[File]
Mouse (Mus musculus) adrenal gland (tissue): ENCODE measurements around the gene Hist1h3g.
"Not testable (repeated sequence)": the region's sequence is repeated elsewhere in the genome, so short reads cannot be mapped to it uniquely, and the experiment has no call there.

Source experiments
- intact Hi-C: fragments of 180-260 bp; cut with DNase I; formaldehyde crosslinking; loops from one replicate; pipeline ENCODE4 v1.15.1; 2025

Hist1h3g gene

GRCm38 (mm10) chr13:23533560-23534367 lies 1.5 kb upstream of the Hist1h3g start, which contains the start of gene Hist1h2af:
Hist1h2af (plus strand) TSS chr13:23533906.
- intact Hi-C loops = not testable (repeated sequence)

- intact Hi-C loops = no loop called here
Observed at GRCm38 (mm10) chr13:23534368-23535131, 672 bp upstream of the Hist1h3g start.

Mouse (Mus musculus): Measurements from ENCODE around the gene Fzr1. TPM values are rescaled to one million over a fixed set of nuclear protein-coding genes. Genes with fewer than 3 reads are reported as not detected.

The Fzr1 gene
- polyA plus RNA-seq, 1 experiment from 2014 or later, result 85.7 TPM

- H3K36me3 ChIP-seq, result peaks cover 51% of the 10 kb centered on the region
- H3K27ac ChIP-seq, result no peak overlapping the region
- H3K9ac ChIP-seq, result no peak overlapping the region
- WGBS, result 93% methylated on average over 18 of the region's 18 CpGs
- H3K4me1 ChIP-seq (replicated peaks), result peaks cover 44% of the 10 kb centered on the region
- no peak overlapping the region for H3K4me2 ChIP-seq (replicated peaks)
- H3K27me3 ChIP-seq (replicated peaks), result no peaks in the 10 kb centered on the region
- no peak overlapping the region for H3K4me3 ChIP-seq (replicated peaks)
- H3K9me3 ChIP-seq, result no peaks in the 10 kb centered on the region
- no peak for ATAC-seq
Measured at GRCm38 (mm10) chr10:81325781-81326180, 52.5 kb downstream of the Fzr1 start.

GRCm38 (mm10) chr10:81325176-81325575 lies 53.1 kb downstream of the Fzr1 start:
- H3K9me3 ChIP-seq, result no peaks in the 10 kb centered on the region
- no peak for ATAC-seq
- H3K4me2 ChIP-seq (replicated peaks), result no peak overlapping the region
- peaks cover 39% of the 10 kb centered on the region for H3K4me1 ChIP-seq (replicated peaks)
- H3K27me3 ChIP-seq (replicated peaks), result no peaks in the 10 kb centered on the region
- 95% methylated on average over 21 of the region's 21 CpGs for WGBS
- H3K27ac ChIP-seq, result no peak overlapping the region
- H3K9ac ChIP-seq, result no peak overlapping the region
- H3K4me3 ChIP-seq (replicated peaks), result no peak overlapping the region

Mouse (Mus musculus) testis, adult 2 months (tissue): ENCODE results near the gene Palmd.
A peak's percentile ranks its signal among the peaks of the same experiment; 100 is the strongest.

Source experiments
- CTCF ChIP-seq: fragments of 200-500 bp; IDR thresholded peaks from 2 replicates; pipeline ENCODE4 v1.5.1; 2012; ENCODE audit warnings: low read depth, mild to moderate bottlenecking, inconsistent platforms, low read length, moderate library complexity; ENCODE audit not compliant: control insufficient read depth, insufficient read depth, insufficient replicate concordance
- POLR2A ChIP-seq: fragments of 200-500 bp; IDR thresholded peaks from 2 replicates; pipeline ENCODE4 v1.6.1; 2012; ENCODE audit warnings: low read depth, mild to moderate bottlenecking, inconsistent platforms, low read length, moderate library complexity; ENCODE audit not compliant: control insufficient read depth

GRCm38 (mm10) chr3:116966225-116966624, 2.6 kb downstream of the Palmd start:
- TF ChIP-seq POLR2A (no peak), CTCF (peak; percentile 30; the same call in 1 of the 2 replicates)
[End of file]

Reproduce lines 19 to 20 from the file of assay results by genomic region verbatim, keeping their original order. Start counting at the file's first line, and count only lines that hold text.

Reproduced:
- no peak overlapping the region for H3K4me2 ChIP-seq (replicated peaks)
- H3K27me3 ChIP-seq (replicated peaks), result no peaks in the 10 kb centered on the region